In a strange decision, the United States 2nd Circuit Court of Appeals, which has jurisdiction over Connecticut, New York, and Vermont, ruled that a drug sales representative who promotes “off-label” uses of a particular drug is exercising their “freedom of speech.” The Court decided in a 2-1 vote, in United States v. Caronia (pdf), that the criminal conviction of Alfred Caronia, a former sales representative for a pharmaceutical company, be vacated. The case was an appeal of the sales representative’s conviction for promoting an off-label use of the drug Xyrem, which is approved for treatment of narcolepsy. The Court stated that “we construe the FDCA as not criminalizing the simple promotion of a drug’s off-label use because such a construction would raise First Amendment concerns.”
The Court also found that the FDA allows off-label use by physicians, but “prohibits the free flow of information that would inform that outcome,” while “the government’s prohibition of off-label promotion by pharmaceutical manufacturers provides only ineffective or remote support for the government’s purpose.” The Court also ruled that it construes “the misbranding provisions of the FDCA as not prohibiting and criminalizing the truthful off-label promotion of FDA-approved prescription drugs.” It also stated “that the government cannot prosecute pharmaceutical manufacturers and their representatives under the FDCA for speech promoting the lawful, off-label use of an FDA-approved drug.”
By law, pharmaceutical companies are only allowed to market drugs according to what is stated in their package labeling which is approved by the FDA. Off-label uses are the practice of prescribing pharmaceuticals for an unapproved indication or in an unapproved age group, unapproved dose or unapproved form of administration. Physicians are legally allowed to prescribe drugs off-label (as long as it is not contraindicated), but the pharmaceutical company cannot directly or indirectly influence off-label use. In most cases, off-label use isn’t dangerous, nor is it particularly unethical. In case it’s not clear, the FDA considers a sales representative an advertising or promotional tool, so the FDA has always prevented sales reps from promoting off-label uses of regulated drugs.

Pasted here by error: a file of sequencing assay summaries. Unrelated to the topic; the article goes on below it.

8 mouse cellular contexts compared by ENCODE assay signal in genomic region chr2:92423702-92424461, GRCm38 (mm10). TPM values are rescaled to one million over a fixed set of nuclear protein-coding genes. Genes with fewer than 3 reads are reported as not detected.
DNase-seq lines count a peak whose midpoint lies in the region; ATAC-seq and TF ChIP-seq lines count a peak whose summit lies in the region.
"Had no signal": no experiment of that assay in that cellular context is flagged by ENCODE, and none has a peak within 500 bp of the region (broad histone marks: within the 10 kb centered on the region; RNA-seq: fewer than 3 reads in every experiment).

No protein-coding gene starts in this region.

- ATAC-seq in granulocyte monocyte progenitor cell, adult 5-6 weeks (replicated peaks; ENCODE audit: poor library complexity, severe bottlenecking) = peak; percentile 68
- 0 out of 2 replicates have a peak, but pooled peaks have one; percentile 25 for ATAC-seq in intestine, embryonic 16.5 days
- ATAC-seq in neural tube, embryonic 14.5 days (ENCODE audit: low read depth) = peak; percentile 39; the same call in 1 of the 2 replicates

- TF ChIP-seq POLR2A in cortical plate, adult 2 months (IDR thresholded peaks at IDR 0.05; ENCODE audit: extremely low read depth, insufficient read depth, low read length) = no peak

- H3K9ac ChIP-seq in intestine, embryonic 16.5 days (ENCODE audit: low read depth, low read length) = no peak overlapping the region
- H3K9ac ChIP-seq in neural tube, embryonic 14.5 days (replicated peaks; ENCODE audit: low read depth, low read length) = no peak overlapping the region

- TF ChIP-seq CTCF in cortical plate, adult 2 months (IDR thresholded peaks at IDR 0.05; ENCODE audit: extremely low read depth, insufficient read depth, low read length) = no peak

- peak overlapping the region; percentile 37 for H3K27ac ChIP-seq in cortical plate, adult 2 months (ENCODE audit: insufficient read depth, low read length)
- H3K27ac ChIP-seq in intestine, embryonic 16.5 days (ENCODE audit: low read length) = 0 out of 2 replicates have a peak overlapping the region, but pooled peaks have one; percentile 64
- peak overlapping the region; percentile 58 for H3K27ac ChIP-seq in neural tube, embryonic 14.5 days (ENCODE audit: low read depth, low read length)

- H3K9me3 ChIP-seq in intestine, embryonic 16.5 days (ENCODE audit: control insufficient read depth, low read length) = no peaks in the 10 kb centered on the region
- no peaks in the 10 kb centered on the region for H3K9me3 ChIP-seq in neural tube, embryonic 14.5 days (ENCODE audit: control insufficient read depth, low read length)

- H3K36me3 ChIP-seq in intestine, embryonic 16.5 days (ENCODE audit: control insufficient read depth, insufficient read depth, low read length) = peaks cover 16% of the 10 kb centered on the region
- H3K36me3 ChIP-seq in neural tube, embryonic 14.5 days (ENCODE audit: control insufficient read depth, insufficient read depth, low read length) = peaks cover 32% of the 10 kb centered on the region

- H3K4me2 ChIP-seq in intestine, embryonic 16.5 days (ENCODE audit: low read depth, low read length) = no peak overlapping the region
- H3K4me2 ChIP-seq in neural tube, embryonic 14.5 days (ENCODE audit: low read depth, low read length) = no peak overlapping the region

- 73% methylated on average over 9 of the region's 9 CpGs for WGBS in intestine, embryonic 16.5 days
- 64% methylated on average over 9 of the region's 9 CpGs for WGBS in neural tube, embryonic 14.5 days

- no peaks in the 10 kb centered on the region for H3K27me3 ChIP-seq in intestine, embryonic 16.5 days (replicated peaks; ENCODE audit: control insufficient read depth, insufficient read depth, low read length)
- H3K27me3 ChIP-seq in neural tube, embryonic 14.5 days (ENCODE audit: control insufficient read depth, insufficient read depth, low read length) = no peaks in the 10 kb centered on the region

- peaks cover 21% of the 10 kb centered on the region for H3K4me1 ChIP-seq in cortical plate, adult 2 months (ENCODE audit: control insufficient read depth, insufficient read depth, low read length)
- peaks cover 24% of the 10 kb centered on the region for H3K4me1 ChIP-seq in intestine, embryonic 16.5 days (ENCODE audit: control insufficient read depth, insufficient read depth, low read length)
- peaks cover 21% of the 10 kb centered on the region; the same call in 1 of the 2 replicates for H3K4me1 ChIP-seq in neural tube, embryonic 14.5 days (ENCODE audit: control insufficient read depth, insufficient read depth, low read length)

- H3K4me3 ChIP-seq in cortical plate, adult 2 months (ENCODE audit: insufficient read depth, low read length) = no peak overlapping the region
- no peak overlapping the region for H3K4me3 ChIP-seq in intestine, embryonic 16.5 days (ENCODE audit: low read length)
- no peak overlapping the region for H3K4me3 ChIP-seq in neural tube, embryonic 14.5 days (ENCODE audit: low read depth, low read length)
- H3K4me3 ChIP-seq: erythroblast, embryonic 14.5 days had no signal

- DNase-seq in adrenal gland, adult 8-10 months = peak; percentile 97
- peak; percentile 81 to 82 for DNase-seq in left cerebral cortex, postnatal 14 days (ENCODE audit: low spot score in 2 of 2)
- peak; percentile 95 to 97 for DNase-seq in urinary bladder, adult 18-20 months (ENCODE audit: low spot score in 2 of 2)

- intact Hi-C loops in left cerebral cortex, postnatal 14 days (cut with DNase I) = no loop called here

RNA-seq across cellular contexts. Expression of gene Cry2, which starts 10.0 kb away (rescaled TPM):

Earlier this year, GlaxoSmithKline (GSK) was fined $3 billion by the United States Department of Justice for improper marketing of their medications. In particular, GSK was fined for promoting off-label uses for several drugs including Wellbutrin, Paxil, Advair, and Lamictal. In 2009, a Stryker sales representative in Ohio pled guilty to felony “misbranding of a medical device.” The FDA has a long history of policing (literally) how pharmaceutical and medical device companies market their products.
This ruling can only be applied in the 2nd Circuit, which includes the states of New York, Connecticut, and Vermont, and does not prohibit the FDA from taking action against off-label promotions in the other 47 states. For it to have wider applicability, the ruling would need to be appealed to the US Supreme Court, which in the past has supported the odd belief that corporations are people and have the same constitutional protections as the individual in rulings such as Citizens United v United States, held that the First Amendment prohibited the government from restricting independent political expenditures by corporations and unions.
Already, the pharmaceutical and medical device trade publications are licking their lips over what this may mean for marketing products to physicians. Inside Medical Devices, a trade journal for the medical device industry, has already weighed in with what can only be described as barely concealed glee:
Although this case involved pharmaceutical promotion, this decision raises significant questions about the government’s ability to prohibit truthful, non-misleading off-label promotional speech, including with respect to devices. Caronia represents a significant affirmation of First Amendment principles for speech related to marketing of medical products. For the first time, a federal court has placed First Amendment limitations on the government’s ability to criminally prosecute off-label promotion of legally marketed medical products. The case therefore has potentially far-reaching implications for government regulation in this area.
According to the New York Times, the trade group for the pharmaceutical industry, Pharmaceutical Research and Manufacturers of America (PhRMA), said it was pleased with the ruling:
PhRMA believes that truthful and nonmisleading communication between biopharmaceutical companies and health care professionals is good for patients, because it facilitates the exchange of up-to-date and scientifically accurate information about new treatments.
But before the medical device and pharmaceutical corporate marketing staff drop their golf clubs and start celebrating, let’s look at this effects of this ruling a bit more rationally.
But really, what are the practical effects? Physicians do prescribe drugs for off-label indications. This does not mean that they randomly try drugs as experiments on their patients, they usually are aware of peer-reviewed studies that show one drug may be useful for other uses. A typical example would be a drug not approved for pediatric use. But that might include a 17 year old, which for some physicians is no different than an adult. In US v. Caronia, the rep was caught on audiotape promoting Xyrem to doctors as a treatment for insomnia, fibromyalgia and other conditions, for which there was evidence of effectiveness, but were also uses not approved by the FDA at that time. Physicians were already using the drug for other indications, and the sales rep was just making sure that doctors knew about it, an act that is still against FDA regulations. Except in states covered by the 2nd Circuit Court of Appeals.
There may be other unintended consequences of off-label promotion. It may put pharmaceutical companies at greater risk of product liability lawsuits, because they no longer have the protection (whether it is actual or not) of stating “FDA approved use.”